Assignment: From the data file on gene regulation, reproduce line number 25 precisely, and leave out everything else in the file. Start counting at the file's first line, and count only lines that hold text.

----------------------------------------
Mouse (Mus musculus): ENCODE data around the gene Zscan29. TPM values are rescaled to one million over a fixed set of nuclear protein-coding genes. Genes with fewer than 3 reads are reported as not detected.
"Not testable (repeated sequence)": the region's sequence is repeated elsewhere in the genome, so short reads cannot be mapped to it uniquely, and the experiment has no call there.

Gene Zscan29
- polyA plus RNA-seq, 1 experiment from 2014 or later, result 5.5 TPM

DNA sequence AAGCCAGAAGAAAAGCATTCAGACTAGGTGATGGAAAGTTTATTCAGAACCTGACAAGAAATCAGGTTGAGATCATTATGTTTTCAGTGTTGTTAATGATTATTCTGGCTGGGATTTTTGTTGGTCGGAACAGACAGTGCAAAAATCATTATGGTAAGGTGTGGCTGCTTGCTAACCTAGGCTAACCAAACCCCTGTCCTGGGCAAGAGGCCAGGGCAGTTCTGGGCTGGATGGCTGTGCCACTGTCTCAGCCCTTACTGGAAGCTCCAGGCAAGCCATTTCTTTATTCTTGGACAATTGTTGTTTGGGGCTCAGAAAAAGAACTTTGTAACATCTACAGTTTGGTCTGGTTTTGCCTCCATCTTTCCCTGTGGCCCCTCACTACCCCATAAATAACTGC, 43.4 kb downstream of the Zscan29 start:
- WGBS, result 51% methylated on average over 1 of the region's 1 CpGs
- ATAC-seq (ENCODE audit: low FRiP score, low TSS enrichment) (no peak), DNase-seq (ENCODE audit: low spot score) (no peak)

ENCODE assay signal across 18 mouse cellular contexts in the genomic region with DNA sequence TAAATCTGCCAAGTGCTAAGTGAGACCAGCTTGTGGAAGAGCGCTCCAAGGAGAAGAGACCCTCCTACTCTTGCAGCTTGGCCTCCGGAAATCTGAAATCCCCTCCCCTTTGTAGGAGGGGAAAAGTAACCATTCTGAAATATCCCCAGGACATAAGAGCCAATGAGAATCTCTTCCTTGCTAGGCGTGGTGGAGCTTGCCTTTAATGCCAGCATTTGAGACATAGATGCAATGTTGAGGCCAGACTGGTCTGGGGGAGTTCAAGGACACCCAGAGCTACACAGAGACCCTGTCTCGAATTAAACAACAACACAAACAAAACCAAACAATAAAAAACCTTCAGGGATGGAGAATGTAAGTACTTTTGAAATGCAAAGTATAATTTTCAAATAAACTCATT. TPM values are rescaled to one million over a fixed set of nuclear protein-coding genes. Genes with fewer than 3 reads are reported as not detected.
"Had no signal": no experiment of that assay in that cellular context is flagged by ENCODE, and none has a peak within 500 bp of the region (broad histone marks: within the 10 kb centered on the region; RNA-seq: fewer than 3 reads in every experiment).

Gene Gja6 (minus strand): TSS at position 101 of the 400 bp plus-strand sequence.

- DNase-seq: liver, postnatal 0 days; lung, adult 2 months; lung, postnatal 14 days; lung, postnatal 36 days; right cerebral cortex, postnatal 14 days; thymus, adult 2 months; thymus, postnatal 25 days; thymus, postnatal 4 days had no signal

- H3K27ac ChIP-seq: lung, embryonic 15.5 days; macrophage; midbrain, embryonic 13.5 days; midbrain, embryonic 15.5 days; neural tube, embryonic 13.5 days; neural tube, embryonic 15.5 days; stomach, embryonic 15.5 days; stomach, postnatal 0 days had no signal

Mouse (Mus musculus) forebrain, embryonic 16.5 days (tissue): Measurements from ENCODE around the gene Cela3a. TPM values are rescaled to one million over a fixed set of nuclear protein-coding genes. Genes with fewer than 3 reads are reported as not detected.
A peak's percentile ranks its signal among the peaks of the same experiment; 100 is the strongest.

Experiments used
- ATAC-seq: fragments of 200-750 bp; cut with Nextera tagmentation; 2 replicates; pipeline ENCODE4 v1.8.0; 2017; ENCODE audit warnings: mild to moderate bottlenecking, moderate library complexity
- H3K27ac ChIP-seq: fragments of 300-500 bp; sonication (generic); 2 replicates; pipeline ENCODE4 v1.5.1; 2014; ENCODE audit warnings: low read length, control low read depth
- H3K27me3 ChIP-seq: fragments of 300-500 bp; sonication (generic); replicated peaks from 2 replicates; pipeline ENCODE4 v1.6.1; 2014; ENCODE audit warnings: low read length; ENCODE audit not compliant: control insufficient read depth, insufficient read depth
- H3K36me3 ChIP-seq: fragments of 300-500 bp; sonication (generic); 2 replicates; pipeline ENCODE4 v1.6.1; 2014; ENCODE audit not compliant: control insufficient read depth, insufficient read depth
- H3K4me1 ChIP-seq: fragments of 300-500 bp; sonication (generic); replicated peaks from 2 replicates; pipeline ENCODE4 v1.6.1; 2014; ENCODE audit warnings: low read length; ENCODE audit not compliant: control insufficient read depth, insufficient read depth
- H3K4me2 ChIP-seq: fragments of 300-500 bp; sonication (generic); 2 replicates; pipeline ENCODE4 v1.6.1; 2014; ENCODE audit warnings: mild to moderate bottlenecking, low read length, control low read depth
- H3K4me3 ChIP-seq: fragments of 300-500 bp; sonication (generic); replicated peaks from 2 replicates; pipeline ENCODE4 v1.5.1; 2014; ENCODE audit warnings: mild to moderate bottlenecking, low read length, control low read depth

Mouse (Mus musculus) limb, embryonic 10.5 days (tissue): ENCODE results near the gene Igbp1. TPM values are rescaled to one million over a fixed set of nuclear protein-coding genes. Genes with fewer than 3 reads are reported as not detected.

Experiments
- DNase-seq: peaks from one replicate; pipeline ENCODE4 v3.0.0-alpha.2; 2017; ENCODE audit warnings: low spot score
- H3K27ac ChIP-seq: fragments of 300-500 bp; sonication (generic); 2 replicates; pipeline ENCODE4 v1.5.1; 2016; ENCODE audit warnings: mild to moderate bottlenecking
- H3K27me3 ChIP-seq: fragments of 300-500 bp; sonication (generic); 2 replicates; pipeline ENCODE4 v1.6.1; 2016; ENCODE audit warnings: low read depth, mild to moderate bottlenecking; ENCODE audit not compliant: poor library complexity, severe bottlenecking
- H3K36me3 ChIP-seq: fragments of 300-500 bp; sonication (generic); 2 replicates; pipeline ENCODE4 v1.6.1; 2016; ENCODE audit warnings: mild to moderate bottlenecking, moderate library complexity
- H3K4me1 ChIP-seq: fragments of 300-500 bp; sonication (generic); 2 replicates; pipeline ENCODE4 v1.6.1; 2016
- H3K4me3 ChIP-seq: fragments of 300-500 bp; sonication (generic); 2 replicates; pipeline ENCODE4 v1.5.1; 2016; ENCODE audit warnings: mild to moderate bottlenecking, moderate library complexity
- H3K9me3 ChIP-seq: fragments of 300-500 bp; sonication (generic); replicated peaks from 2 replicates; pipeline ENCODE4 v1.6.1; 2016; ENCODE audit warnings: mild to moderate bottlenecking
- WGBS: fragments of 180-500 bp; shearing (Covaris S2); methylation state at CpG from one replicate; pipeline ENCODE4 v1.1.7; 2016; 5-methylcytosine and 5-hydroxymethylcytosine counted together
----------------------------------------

- DNase-seq: peaks from one replicate; pipeline ENCODE4 v3.0.0-alpha.2; 2017; ENCODE audit warnings: low spot score